The BJP Has Run Out Of Soft Options In Bengal
Missed opportunities, communal consolidation behind Mamata Banerjee and her populist 'welfare' policies are the reasons behind BJP's loss in the Bengal assembly elections.
The West Bengal Assembly election verdict is out, and here is how it looks: Trinamool Congress (213), Bharatiya Janata Party (77), Indian Secular Front (one) and Congress (one). To predict the future of the state, one needs to understand the communal nature of this election.
This election result can be attributed to a large and unprecedented Muslim communal consolidation behind Mamata Banerjee, and it is in this consolidation, and not her populist ‘welfare’ policies, lies the secret of BJP’s loss.
These schemes were seen by Bengali Hindus as biased, not to mention that they were second-hand copies of central schemes that Banerjee has actively blocked in the state (for instance, Sastho Sathi-Ayushman Bharat, Kanyashree-Beti Bachao etc).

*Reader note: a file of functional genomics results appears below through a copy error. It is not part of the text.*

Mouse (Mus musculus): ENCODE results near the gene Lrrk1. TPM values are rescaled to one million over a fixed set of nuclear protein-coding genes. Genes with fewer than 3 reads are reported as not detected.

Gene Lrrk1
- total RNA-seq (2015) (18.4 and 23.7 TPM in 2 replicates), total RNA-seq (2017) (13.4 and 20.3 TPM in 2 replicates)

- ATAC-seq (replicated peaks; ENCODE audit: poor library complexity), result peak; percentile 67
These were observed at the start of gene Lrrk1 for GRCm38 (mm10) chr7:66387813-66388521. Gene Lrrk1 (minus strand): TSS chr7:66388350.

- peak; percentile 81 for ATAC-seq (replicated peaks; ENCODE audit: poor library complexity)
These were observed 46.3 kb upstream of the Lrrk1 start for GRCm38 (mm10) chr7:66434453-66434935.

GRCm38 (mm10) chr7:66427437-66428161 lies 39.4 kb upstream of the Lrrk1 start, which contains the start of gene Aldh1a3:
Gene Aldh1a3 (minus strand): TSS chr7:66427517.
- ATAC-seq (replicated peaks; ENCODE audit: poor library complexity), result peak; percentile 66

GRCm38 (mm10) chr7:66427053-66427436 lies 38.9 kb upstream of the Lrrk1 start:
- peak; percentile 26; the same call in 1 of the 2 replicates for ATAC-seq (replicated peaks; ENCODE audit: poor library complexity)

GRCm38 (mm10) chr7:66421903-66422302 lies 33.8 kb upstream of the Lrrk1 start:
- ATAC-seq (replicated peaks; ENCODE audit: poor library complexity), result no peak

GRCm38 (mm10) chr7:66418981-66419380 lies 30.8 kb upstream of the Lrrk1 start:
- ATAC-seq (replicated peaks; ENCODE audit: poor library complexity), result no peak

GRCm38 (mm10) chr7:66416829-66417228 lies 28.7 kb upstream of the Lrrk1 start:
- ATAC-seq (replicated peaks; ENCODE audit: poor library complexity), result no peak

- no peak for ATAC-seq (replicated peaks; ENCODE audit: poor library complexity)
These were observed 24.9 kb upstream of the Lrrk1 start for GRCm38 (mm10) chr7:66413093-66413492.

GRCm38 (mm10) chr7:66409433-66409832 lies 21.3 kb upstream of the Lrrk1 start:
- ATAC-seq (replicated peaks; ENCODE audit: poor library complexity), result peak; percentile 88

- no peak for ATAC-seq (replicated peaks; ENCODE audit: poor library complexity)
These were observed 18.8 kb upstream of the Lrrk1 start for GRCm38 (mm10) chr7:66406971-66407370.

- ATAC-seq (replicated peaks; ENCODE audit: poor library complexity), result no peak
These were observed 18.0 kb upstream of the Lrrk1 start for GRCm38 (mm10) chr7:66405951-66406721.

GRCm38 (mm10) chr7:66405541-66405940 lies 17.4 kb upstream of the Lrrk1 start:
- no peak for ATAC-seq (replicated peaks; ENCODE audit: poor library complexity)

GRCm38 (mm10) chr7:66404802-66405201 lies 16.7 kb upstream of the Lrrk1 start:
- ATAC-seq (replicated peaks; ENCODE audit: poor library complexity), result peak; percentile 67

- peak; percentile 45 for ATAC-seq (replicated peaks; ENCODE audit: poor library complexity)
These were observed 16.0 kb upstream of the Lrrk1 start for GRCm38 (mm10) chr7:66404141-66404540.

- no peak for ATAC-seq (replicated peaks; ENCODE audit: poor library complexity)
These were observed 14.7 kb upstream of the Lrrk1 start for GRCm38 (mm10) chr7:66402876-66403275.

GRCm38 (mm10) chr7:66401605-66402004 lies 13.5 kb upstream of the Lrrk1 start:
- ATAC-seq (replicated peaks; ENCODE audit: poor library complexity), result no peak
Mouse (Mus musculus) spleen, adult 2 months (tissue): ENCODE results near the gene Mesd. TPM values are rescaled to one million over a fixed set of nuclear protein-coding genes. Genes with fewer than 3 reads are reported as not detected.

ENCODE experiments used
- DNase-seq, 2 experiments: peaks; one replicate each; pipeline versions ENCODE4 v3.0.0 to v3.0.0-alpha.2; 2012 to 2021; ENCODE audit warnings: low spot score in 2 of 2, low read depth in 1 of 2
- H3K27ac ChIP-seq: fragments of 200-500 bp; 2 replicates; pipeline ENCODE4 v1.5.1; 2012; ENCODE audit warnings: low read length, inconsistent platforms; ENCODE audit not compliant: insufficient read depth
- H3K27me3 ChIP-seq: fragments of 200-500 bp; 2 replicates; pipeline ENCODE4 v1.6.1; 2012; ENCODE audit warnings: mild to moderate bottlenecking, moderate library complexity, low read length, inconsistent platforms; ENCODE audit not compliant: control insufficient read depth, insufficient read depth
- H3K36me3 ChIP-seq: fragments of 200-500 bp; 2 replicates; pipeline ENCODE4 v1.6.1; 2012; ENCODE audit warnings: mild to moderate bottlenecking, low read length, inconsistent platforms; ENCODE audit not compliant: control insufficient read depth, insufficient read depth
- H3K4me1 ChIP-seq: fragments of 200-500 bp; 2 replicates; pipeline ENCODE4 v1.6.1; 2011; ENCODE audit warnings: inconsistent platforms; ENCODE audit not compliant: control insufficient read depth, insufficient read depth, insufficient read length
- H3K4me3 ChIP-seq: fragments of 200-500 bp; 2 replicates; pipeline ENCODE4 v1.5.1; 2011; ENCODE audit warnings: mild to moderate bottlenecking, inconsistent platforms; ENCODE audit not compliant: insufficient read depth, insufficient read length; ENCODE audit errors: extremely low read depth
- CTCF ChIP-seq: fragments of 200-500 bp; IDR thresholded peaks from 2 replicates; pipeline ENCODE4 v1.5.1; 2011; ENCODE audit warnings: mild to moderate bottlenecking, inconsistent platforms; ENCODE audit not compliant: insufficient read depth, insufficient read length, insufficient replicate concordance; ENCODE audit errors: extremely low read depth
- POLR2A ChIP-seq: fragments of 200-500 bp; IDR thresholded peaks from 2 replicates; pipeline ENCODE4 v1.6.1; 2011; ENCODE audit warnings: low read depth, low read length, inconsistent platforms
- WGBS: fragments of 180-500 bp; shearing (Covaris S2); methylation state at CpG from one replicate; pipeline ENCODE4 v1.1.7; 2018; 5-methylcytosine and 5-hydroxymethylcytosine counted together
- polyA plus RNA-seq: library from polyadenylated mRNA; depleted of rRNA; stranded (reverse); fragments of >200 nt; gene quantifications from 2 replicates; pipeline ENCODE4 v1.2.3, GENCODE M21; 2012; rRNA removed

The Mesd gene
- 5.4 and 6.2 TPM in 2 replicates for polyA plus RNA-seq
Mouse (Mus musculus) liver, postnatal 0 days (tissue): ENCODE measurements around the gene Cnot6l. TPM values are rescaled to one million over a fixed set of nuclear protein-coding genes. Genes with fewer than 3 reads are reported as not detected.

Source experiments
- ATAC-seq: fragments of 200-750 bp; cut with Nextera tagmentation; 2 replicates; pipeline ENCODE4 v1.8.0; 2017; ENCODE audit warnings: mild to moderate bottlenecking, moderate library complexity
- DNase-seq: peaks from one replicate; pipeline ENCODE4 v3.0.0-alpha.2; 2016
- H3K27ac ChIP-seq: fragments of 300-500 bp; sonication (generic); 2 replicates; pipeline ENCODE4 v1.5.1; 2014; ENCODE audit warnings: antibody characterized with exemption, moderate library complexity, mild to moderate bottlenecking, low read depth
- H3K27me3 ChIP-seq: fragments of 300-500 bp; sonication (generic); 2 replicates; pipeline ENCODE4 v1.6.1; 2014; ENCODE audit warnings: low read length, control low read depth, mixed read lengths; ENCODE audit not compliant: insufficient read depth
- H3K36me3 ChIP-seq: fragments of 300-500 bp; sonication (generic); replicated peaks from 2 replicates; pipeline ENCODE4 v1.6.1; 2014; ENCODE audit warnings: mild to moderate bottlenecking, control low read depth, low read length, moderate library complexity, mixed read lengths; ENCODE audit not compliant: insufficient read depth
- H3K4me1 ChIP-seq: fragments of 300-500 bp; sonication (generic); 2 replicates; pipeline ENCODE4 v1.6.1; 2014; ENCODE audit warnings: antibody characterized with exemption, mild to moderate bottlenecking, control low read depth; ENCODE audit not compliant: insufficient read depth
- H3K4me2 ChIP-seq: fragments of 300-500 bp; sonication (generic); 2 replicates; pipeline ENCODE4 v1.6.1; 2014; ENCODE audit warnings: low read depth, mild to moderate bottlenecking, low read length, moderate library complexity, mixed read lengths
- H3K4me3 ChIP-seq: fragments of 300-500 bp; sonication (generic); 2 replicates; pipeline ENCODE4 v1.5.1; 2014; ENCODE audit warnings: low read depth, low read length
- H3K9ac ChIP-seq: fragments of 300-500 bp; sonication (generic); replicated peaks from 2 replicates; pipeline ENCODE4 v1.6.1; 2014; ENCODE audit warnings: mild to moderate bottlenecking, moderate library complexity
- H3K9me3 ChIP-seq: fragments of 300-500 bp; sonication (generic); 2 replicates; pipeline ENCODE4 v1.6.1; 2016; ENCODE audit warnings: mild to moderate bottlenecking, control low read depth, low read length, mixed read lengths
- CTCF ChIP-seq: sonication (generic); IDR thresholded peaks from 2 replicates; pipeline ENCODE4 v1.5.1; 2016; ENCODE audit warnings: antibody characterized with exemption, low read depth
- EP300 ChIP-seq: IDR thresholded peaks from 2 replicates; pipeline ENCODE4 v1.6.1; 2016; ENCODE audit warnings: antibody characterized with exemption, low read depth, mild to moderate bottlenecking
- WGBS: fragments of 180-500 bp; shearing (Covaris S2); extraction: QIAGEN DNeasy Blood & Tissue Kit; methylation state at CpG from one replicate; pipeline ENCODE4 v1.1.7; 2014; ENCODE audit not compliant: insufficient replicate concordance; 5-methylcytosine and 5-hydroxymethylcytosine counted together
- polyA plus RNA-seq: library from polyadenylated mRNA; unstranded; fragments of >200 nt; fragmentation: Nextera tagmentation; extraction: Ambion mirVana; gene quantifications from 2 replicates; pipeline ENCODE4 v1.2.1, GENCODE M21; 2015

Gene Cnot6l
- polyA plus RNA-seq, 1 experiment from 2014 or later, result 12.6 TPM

Let’s look at the numbers. The percentage of vote share for Trinamool is 47.94 per cent and BJP, 38.13 per cent, with a minor dip in the saffron party’s vote share.
If we go by the general perception that the Muslim population in West Bengal is currently at 31-33 per cent, and assume that 70 per cent of the Muslims and close to 50 per cent of the Bengali Hindus need to cast their ballots for Banerjee for this result to emerge.
The problem is the BJP neither managed to deliver a ‘message’ nor managed to send a strong ‘do enough’ signal. Without that it is difficult to consolidate an identity group which in any case is in a self-denial mode.
The BJP is a Hindu party. It must be unapologetically a Hindu party and there is no need for it to establish its Bengali credo.
If Bengalis found a north-India organisation to be really ‘bohiragoto”, Communist party of India-Marxist (CPI-M) would not have ruled Bengal for 34 years.
Yet the party was defensive about its ‘Bengaliness’ and was subdued about its Hindutva messaging. It went all guns blazing against Banerjee and her allegedly corrupt party. The tone of the campaign can be sharply contrasted from that of 2019 Lok Sabha polls.
The BJP manifesto, for example, ‘Sonar Bangla Sankalpo-Patra 2021’ dedicated three pages of the 62 page document on Scheduled Caste (SC), Scheduled Tribes (ST), refugees and Other Backward Class (OBCs) with no generic talk of a Hindu.
It made perfectly ordinary promises like implementing the Citizenship Amendment Act (CAA), setting up a refugee welfare fund for the new citizens, and various schemes for SCs, STs and OBCs.